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The ‘good and wise’ King Sejong gets reinterpreted

Posted March. 24, 2018 08:13,   

Updated March. 24, 2018 08:13


When you ask South Koreans to pick a historical figure they admire the most, the first or second place goes to King Sejong. This is because he created Korean alphabet Hangeul and laid the foundation of the Joseon Dynasty by organizing various political and social systems. The author, however, who is an economist, raises a doubt on whether Sejong is good and wise king. This book “Is Sejong Truly a Great King?” is trying to point out that King Sejong also has aspects that are not so admirable when you take a close look into the reality at that time.

Author Lee Yeong-hoon, former economics professor at Seoul National University, has three grounds to criticize King Sejong – the expansion of slavery, spread of gisaeng (Korean geisha) and reinforcement of toadyism. First of all, Lee analyzed that the expansion of slavery was a result of King Sejong’s policy that made more slavery inevitable for the benefit of aristocrats. A case in point is increasing number of slaves by legislating the “Act Regarding the Slave Mother’s Child,” which regulates a child born under a male who is not a slave and a slave woman as a slave.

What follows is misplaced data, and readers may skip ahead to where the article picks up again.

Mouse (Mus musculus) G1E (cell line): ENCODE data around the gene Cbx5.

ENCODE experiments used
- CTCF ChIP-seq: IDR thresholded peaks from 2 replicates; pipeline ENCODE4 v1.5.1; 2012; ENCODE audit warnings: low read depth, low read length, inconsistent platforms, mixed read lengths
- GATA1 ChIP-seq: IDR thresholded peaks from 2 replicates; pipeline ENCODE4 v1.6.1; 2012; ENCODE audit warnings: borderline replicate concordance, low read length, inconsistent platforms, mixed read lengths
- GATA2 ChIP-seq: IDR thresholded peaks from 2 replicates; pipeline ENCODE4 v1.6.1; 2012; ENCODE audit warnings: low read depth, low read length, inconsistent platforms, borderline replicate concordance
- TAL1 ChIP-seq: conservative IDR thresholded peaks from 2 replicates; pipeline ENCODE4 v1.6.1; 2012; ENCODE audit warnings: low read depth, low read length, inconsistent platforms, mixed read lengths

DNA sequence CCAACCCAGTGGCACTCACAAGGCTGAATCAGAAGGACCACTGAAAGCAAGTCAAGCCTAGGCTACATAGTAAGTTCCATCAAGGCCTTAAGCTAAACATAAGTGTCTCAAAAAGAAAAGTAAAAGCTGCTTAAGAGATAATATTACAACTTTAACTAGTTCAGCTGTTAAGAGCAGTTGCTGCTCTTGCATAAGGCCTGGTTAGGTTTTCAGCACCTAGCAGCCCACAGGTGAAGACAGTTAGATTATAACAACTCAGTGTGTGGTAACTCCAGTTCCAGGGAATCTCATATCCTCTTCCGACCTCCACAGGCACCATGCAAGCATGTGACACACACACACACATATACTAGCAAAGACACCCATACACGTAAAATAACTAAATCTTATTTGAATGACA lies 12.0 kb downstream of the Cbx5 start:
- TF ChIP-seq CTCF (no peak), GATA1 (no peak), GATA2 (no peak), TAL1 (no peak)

This goes the same with the spread of the gisaeng system. King Sejong, in 1431, accepted the Justice Ministry’s proposal to have daughter born to a maidservant of the government and a non-slave man as a gisaeng and son as a male slave of the government. Lee interpreted King Sejong to be an old-fashioned monarch who only sought the convenience of aristocrats rather than the human rights as he made orders to deploy gisaengs to comfort the military in border area in 1437.

Moreover, this book criticizes King Sejong for his toadyism that substantially subordinated Joseon to China by getting rid of holding rites to the sky. The author also depreciated King Sejong’s creation of Hangeul as an invention only to mark the pronunciation of Chinese characters more precisely.

This kind of analysis is conspicuously different from the previous interpretation by historians. The author may be conscious of the fact that there are many provocative contents. He leaves room to accept any criticism that may arise on the book with an open mind.

Jin-Hup Song jinhup@donga.com